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Meet the cyclist squad saving lives in the Downtown Eastside

DTES bike paramedics responded to 63 emergency calls in their first 10 days
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DTES Bike Squad paramedics Tom Venables (left), Troy Gienger, Chris Iregui, and Darren Metta Photo: BCEHS

After nearly a year away from their bicycles, four Downtown Eastside paramedics have returned to two wheels.

When BC Emergency Health Services Bike Squad was reinstated Sept. 4, its DTES members attended 63 medical emergencies in just ten days.

Calls they responded to covered almost 20 per cent of Vancouver overdose calls in that same timespan, said BCEHS paramedic Darren Metta, one of the riders.

The 50-year-old gears up at 9 a.m. four days a week for a 45-kilometre ride that sees him and his partner work to save lives 11 hours straight.

For people in the DTES community, Bike Squad members offer a friendly face without the attention that ambulance sirens draw to a person suffering a medical emergency.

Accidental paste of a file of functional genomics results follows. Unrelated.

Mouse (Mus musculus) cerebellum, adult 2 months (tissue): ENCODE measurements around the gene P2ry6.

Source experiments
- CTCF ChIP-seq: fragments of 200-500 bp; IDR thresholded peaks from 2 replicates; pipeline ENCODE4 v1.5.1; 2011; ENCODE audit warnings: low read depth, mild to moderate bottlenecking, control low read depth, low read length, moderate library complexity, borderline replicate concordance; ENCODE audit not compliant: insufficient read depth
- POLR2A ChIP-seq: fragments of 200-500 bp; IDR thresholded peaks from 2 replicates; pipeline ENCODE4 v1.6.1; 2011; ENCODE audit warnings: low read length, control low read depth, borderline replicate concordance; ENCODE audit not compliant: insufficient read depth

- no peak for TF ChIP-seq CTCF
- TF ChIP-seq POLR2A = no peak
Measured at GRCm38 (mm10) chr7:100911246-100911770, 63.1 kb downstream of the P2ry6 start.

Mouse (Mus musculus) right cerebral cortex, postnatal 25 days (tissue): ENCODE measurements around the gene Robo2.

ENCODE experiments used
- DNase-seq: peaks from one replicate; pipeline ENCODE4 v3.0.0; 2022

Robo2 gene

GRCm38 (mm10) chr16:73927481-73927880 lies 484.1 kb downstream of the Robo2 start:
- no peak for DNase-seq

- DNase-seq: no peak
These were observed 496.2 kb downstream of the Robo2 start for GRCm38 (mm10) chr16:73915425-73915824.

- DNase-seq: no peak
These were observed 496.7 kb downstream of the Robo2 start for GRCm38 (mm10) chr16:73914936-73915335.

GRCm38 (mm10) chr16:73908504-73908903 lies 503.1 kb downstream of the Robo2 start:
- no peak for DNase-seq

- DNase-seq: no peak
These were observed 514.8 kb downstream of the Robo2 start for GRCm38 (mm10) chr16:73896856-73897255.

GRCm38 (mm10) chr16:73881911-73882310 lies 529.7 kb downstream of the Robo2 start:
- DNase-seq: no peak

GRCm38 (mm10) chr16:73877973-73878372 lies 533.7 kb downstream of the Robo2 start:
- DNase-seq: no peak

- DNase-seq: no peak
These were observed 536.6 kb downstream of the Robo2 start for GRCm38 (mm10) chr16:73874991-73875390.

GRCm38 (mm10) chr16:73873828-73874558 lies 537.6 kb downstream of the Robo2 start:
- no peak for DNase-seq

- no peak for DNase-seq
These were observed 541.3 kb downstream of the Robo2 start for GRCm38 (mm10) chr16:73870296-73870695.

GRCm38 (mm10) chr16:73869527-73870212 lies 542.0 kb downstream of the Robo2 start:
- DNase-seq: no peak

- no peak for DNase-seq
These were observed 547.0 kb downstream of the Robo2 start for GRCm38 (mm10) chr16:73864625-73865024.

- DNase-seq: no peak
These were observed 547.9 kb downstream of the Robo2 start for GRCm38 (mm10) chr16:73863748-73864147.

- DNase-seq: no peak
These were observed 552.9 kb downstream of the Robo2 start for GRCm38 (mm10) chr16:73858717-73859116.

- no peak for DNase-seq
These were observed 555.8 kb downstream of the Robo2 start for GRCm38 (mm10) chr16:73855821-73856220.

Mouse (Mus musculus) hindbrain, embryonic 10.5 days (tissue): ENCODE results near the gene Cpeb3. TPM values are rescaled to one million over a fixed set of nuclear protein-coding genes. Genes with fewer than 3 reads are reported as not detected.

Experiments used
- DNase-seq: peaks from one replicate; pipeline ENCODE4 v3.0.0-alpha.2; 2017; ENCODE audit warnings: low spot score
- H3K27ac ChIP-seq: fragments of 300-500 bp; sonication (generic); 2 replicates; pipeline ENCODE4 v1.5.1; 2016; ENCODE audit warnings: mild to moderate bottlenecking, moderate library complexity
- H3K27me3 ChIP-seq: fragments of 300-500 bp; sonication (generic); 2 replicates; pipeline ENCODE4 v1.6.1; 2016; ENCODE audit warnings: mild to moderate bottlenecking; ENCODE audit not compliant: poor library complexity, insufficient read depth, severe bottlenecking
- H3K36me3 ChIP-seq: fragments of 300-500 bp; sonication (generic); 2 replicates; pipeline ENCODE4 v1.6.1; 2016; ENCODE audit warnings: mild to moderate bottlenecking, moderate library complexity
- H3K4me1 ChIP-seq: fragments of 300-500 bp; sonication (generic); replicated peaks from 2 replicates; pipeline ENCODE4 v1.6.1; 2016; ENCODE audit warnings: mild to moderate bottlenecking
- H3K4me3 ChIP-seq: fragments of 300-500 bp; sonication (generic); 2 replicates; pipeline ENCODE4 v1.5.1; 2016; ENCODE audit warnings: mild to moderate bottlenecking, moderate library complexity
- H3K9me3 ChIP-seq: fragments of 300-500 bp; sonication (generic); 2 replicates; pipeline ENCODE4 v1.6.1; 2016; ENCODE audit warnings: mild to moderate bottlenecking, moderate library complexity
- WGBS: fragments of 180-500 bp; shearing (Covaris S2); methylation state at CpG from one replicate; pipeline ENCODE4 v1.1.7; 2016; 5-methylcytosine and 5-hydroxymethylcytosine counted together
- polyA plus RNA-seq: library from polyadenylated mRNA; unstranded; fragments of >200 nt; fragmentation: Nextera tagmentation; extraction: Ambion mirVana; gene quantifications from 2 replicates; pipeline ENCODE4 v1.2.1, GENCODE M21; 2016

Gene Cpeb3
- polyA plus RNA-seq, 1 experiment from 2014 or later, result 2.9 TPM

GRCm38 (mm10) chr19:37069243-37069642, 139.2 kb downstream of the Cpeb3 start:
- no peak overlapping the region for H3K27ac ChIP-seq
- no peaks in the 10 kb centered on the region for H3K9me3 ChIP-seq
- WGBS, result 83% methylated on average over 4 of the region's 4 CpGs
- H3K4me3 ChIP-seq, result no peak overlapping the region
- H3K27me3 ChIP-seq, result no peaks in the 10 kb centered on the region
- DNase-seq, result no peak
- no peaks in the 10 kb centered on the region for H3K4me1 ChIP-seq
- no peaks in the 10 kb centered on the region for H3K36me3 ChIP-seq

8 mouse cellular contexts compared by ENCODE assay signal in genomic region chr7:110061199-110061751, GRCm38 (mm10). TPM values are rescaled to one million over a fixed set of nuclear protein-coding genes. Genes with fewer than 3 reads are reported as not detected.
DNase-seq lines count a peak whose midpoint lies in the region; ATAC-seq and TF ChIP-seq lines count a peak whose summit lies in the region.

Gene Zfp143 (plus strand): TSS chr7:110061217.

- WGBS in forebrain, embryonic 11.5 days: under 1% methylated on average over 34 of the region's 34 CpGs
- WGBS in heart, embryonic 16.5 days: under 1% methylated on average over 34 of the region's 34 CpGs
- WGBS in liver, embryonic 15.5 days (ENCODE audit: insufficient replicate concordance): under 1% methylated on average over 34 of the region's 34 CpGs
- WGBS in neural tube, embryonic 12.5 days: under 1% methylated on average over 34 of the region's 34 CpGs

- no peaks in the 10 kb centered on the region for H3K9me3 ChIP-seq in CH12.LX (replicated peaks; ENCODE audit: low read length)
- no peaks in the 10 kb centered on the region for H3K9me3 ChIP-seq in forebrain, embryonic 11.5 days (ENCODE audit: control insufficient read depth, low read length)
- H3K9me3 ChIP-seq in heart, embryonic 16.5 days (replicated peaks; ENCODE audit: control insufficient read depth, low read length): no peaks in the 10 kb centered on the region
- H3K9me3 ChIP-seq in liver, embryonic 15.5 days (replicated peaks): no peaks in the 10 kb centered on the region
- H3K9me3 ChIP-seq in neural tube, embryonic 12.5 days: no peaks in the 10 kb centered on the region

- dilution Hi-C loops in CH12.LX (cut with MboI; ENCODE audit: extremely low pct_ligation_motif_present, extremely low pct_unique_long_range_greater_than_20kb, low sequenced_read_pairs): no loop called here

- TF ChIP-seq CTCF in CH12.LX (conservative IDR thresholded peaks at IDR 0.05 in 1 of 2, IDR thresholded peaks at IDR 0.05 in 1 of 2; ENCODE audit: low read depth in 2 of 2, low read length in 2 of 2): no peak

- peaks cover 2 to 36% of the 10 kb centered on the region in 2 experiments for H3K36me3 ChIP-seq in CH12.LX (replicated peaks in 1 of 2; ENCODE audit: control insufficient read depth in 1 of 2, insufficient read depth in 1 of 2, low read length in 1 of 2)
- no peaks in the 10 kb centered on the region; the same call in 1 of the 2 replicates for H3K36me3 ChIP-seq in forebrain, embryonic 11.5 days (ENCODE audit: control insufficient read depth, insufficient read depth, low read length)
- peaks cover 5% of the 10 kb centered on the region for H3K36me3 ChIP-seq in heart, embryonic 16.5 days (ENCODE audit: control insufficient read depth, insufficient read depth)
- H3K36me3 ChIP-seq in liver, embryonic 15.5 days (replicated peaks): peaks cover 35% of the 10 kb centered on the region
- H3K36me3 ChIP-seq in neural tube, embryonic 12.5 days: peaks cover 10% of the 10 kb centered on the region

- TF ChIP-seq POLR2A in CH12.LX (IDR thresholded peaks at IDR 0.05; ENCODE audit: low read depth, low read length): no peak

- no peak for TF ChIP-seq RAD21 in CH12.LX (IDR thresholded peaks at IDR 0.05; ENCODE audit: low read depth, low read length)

“We get flagged down a lot,” Metta elaborated.

“People walk up to us. A lot of times they don’t have access to a phone and tell us about someone nearby who ‘doesn’t look so good’,” he said.

“Then we’ll go check it out and they won't need to call 911."

It’s been four years since the BCEHS program first touched down in the neighbourhood.

Last year, from May 1 to Oct. 31, the team prevented 1,064 ambulance calls in downtown Vancouver due to their on-scene care.

This year, the COVID-19 pandemic has posed a unique challenge to the paramedics, who work to dismount their bicycles at a safe social distance while being approached for help.

For every call, the paramedics don personal protective gear including a face shield, mask, and gloves. When there is a suspected COVID-19 case, the attendants wear a full-body gown.

“A lot of times we can get to the scene first,” Metta explained, as bikes can navigate congested areas and arrive at the patient's side faster than a traditional ambulance.

“It often reduces the time it takes for the person to get treated.”

And in instances of overdose, heart attack, or life-threatening injuries, every second a paramedic saves counts, said BCEHS spokesperson Sarah Morris.

“We also carry all the same medical equipment inside an ambulance, except for the stretcher,” Metta remarked.

The gear adds an extra 50 pounds to their mountain bikes, which are fitted with purpose-built panniers.

Though it's not always an easy job, Metta said it is a deeply rewarding one.

As a paramedic for the last 20 years, he has preferred interacting with the DTES community from the seat of his bike.

The BCEHS Bike Squad will be deployed until Oct. 31 as one of the several fleets in communities around B.C., including the Vancouver International Airport.